The Kathmandu Post, 14 May 2018
India has expressed its readiness to help Nepal fill the widening trade imbalances between the two countries by revising the bilateral trade treaty in the next three months.
According to the Trade and Export Promotion Centre, Nepal’s import bill amounted to Rs874.87 billion, up 20.4 percent, at the end of the third quarter in this fiscal year. However, export earnings inched up 7.4 percent to Rs59.61 billion. As a result, the country’s trade deficit swelled 21.5 percent to Rs815.26 billion.
The southern neighbour has also assured Nepal of creating an environment for hassle-free entry of Nepal’s key agricultural products such as tea, ginger, jute and large cardamom to the Indian market.
Nepal’s trade deficit with India—its single largest trading partner—has been increasing at an alarming rate over the past decade.
The commitment was made during the Indian Prime Minister Narendra Modi’s two-day visit to Nepal on May 11-12. Briefing the Lower House of Parliament on Sunday, Prime Minister KP Sharma Oli said his Indian counterpart has accorded top priority to the matter.
The trade treaty signed between the two countries states that Nepali agricultural products can be exported to India at zero or nominal customs duty. Nepali exporters have been producing phytosanitary certification issued by domestic laboratories, but Nepali products have not been put on the “positive list” by Indian customs, according to traders.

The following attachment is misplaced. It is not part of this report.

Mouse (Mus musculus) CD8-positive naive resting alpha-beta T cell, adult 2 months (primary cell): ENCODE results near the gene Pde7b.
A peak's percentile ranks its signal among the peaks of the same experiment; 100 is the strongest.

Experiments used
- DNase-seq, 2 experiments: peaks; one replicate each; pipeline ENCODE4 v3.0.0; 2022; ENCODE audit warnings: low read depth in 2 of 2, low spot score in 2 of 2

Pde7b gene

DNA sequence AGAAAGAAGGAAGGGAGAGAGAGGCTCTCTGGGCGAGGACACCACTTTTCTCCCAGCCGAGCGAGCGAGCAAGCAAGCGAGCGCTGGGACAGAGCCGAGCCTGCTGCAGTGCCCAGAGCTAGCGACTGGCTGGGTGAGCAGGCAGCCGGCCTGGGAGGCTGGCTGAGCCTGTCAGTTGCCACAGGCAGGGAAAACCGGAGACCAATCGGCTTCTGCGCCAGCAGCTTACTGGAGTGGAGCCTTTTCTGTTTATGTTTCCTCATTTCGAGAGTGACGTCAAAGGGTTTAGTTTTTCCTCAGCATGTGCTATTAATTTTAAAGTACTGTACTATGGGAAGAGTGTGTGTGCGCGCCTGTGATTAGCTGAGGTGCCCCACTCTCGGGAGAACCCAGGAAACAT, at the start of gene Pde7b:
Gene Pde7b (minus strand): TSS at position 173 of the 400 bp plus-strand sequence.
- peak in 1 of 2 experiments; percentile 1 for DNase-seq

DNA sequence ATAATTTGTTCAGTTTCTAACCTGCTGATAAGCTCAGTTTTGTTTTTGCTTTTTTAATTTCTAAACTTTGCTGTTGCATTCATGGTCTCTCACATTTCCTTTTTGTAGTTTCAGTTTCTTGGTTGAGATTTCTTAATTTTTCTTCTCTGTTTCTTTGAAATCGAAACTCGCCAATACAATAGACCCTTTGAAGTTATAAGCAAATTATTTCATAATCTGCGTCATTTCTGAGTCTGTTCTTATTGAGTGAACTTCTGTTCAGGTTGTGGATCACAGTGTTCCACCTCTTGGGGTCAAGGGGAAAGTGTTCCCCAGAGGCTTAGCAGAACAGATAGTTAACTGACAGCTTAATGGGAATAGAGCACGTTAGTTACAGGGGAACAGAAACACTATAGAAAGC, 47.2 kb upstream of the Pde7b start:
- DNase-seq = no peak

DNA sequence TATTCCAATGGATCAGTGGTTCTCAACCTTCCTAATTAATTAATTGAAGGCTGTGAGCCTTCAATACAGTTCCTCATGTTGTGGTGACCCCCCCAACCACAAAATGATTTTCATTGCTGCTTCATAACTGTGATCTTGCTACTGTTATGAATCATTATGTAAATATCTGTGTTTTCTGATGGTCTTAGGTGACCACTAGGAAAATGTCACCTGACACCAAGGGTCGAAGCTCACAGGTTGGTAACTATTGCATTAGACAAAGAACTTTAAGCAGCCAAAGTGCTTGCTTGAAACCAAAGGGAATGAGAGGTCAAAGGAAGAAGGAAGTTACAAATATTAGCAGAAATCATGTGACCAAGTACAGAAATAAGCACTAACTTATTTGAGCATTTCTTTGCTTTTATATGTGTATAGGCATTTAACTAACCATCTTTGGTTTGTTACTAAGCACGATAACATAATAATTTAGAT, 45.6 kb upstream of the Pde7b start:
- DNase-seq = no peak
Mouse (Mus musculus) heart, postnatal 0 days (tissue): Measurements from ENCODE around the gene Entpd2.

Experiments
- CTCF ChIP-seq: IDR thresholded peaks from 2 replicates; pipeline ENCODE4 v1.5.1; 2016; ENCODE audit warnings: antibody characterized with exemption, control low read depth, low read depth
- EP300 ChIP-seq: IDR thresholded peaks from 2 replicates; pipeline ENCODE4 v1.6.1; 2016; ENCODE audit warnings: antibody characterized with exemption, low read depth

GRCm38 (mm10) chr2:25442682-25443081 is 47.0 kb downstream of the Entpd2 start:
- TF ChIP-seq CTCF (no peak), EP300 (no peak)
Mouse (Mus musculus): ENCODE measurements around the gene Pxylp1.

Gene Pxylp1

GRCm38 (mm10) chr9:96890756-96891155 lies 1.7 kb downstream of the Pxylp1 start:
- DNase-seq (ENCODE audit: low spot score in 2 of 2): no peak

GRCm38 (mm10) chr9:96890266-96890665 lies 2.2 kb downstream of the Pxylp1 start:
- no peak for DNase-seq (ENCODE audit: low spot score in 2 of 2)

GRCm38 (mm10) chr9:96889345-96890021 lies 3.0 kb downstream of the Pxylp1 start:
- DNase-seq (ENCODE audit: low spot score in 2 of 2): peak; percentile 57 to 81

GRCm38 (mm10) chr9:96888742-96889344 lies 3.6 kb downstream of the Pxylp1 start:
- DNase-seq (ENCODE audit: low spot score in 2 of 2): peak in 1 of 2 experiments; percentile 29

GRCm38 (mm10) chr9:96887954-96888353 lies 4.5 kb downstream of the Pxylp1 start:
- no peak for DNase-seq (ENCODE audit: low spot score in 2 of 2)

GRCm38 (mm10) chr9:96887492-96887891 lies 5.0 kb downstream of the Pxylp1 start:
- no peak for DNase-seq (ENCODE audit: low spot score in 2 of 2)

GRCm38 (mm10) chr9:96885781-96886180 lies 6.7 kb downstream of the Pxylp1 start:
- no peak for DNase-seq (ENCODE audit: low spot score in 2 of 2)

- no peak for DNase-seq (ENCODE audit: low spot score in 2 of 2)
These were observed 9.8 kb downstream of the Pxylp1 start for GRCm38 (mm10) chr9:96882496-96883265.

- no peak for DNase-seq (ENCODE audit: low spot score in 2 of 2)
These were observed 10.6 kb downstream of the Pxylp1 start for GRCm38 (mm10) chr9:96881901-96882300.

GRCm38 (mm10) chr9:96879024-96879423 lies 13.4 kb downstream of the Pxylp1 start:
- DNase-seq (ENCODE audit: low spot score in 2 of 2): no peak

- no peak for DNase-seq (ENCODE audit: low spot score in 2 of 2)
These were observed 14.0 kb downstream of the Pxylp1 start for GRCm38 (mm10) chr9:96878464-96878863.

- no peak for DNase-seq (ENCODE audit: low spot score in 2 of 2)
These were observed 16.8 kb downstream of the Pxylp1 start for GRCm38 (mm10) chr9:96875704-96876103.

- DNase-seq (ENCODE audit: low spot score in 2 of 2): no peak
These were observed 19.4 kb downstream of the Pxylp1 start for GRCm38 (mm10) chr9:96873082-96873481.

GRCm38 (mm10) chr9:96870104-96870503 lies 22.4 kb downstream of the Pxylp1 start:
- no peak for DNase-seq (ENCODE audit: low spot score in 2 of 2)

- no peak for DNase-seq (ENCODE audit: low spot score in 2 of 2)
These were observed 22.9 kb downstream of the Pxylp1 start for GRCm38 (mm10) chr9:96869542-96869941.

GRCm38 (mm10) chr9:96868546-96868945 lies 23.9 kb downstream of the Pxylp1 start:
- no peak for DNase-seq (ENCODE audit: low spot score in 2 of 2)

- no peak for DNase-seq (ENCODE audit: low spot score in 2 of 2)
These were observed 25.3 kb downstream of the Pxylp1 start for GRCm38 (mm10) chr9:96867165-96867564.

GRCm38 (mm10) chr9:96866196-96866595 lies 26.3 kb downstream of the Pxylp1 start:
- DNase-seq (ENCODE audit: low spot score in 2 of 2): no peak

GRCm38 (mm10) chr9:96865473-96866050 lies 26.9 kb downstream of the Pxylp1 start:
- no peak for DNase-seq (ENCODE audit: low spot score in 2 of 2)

Nepal had facing non-tariff barriers from the Indian authority, particularly for allowing free transit access for agricultural goods and medicinal products in the Indian market. Last year, Nepali ginger had faced hassles several times. In many cases, the Indian authority had stopped Nepal’s exports to India citing substandard products.
Recently, 11 trucks carrying more than 17 tonnes of Nepali tea were stranded at the Nepal-India border point in Kakadbhitta, the eastern part of Nepal. The traders said the Indian authorities had imposed the restrictions claiming that the goods need to be tested by Central Food Laboratory in Kolkata, India.
Likewise, exporters of jute products, herbals and large cardamom are also facing similar hurdles.
Vice President Nanda Bahadur Pun take up the matter with Indian PM Modi during their meeting where he also requested India to take necessary initiatives to allow free movement of these products.
High-level officials at the Commerce Ministry, however, remain skeptical over the Indian side implementing the commitment. “The Indian side had come up with similar assurances on a number of occasions in the past, but it has not been materialised. As a result, exporters continue to suffer,” said an official requesting anonymity.
The two countries have also agreed to conduct a ministerial-level meeting soon to identify the possible areas of coordination to resolve the issues related to trade in agricultural products.
India has been seeking a removal of 5 percent agricultural service charge that Nepal has been imposing on the Indian agro products.
Similarly, India has also agreed to carry out energy trading as per the bilateral power trade agreement.
Nepal has been requesting India to allow Nepali gas bullets to transport cooking gas from the Indian Oil Corporation depots.
Use of additional sea ports in India; construction of integrated check points in Biratnagar, Bhairahawa and Nepalgunj; establishment of energy bank; timely construction of expressways and Butwal-Gorakhpur transmission line are among the pending issues between the two neighbouring countries.